Most grocers, including Loblaw and Walmart, have opted to focus heavily on in-store pick-up for online orders instead. Loblaw launched its click-and-collect offering in 2014 and now offers it at nearly 200 locations. Weston said the company remains very committed to the program and is opening a new location nearly daily.

However, Amazon’s recent acquisition of Whole Foods Market increased speculation that Canada’s grocers would have to step up on home delivery offerings.

Weston said that recent initiatives, including combining PC Plus and Shopper Optimum points into a harmonized loyalty program beginning in February, expanding click and collect and launching home delivery, are key ingredients in the company’s strategy “to compete and win in a rapidly changing and increasingly digital world.”

Loblaw reported that it more than doubled its third-quarter profit compared with a year ago as its results were boosted by the sale of its gas bar business.

The retailer said its profit attributable to common shareholders totalled $883 million or $2.24 per diluted share for the 16 weeks ended Oct. 7. That compared with a profit of $419 million or $1.03 per diluted share for the same period last year.

Revenue totalled $14.19 billion, up from $14.14 billion in the third quarter of 2016.

The results included a $432-million gain on the sale of the company’s gas station business to Brookfield Business Partners.

Overcrowded & underfunded: no relief for TTC bus riders in 2018

CityNews | posted Thursday, Nov 16th, 2017

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Overcrowding on TTC bus routes may continue to be a problem in the New Year, with no new funding for additional services included in the 2018 operating budget.

The $1.8 billion budget seeks a $37 million subsidy from the city, on top of more than half a billion dollars it already receives. The TTC says this increased subsidy will enable them to keep service at current levels without the need for a fare increase.

But it’s the service levels that have the TTCriders association expressing serious concern.

“We’re getting complaints from across the city about overcrowding because a quarter of surface routes are regularly overcrowded,” said Shelagh Pizey-Allen of TTCriders association.

The TTC has 50 regularly overcrowded surface routes, including both buses and streetcars.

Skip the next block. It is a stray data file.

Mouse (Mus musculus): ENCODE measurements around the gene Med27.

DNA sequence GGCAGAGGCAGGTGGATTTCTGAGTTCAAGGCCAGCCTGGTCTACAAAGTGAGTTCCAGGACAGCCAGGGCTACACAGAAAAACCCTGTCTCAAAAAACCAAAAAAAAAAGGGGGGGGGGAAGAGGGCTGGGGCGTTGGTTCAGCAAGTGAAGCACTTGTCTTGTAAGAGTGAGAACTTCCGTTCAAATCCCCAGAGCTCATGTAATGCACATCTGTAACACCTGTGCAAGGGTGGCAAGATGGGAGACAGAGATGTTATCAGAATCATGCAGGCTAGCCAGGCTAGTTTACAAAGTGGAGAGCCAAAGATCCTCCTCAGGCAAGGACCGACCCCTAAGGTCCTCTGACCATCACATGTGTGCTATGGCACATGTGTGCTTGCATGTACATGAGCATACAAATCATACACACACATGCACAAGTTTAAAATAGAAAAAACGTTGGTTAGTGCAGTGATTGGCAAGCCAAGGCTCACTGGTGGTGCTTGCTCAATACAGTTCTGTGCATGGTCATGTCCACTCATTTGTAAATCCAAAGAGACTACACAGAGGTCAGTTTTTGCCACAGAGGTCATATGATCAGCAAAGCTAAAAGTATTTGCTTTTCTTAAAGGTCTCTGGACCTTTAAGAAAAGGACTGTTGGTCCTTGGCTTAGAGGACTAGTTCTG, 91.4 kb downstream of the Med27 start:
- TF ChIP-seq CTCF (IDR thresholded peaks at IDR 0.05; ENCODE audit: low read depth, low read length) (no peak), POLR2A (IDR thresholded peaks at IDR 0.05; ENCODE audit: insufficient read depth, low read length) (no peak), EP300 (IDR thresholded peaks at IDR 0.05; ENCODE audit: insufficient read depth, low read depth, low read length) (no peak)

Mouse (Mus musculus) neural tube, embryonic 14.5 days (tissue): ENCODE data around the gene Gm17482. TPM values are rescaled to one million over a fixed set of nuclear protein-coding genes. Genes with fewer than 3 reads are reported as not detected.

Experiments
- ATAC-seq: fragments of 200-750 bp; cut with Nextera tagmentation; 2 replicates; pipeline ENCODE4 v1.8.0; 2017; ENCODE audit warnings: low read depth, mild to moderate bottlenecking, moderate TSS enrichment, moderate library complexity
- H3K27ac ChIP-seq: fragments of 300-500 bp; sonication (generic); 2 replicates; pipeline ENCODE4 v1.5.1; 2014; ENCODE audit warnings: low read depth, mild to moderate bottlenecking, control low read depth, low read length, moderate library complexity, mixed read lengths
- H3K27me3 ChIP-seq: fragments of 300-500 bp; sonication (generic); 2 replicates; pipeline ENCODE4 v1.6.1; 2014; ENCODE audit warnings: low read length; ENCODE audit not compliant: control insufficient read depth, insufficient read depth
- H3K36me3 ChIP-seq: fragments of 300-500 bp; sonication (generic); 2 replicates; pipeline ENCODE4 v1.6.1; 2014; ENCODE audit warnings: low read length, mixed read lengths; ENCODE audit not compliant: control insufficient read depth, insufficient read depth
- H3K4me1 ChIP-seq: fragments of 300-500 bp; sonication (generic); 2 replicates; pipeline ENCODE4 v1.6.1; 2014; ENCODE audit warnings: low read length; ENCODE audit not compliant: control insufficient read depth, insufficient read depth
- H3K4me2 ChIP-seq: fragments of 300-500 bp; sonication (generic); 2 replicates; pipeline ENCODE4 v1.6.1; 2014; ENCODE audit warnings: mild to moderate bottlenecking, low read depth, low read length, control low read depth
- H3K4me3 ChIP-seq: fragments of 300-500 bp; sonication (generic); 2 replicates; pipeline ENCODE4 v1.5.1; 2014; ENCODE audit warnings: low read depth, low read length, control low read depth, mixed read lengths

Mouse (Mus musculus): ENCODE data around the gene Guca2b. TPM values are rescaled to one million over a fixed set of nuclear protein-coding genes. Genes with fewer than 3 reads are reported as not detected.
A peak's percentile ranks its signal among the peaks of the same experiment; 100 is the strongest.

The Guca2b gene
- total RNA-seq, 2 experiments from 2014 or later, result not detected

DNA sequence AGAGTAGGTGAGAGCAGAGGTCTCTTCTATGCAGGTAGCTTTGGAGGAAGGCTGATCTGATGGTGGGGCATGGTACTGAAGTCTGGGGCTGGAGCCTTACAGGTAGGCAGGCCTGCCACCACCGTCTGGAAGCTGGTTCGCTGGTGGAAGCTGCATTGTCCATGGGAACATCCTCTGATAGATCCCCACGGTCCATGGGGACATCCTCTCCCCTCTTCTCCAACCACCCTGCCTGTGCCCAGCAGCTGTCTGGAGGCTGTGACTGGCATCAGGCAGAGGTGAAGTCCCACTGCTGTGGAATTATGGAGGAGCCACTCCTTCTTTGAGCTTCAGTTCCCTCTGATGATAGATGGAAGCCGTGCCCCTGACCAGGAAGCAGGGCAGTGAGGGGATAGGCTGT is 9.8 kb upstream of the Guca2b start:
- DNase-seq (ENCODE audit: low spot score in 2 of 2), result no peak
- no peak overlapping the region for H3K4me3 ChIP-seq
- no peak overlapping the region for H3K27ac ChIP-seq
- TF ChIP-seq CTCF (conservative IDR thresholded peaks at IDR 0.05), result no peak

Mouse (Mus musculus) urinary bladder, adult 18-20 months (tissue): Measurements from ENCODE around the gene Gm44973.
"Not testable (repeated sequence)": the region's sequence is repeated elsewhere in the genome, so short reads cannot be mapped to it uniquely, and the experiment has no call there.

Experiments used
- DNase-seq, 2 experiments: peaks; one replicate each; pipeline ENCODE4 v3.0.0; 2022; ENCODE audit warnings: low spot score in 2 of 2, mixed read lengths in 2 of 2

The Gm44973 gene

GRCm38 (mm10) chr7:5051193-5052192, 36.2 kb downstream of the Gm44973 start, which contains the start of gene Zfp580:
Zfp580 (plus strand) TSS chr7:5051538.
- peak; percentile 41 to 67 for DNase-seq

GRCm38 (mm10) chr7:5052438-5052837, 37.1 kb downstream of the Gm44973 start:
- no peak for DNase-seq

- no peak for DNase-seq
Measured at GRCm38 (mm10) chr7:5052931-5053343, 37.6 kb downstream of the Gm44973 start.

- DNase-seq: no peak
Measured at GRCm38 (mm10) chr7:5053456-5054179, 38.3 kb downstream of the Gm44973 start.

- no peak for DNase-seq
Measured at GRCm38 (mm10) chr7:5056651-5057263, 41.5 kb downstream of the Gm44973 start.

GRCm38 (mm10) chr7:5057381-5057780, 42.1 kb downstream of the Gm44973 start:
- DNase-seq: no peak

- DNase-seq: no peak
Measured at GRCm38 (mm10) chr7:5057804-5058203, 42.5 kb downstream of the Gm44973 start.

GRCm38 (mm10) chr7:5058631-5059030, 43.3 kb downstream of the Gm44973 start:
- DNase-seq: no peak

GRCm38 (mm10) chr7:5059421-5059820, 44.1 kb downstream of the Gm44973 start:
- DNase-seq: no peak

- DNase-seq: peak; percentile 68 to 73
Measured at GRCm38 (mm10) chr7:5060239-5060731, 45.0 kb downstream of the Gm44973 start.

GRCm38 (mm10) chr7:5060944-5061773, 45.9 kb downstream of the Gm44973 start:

Earlier this week a video surfaced showing a standoff on the Lansdowne bus route as a passenger blocked the path of a bus that was too crowded to board. Online comments suggested a bigger issue of overcrowding on surface routes, including buses.

Stuart Green of the transit commission points out the Lansdowne route is typically not over capacity, operating at 70 to 80 per cent on most days.

There are a number of bus routes aside from Lansdowne that have overcrowding concerns. The top 15 are below. The column that says “Actual crowding as percent of standard” refers to the capacity levels of these routes. Topping the list is the 129 McCowan, with buses at 123 per cent capacity on Saturday mornings.ttc-bus-service-status-1024x576

 

Green says the TTC does service adjustments every six weeks, with the ability to adjust individual routes as needed. “We can’t just buy more buses, we have nowhere to store them… we have to always balance the number of buses we have, the number of operators we have, with the budget,” says Green.

But the solution, claims Pizey-Allen, is simple. “The solution is for John Tory and city councillors to give more money to the TTC. We need better service. We need to end overcrowding. We want more affordable fares.”

Ontario college faculty strike vote results expected Thursday

CityNews | posted Thursday, Nov 16th, 2017

Striking college faculty hold a mass picket outside Humber College, Nov. 8, 2017. 680 NEWS/Carl Hantske

The results of a key vote that could end Ontario’s nearly five-week-old college faculty strike are expected Thursday.

College faculty have been voting online and by telephone on the final offer from Ontario’s 24 colleges since Tuesday.

Voting ends at 10 a.m. and the results of the balloting will be shared with both the College Employer Council, which bargains on behalf of the colleges, and the Ontario Public Service Employees Union, which represents the 12,000 workers and then made public.

The union has recommended its members reject the offer.

The strike, which involves college professors, instructors, counsellors, and librarians, began Oct. 15 and has left some 500,000 students out of class.

Talks between the colleges and the union broke down on Nov. 4 prompting a request for the final offer vote.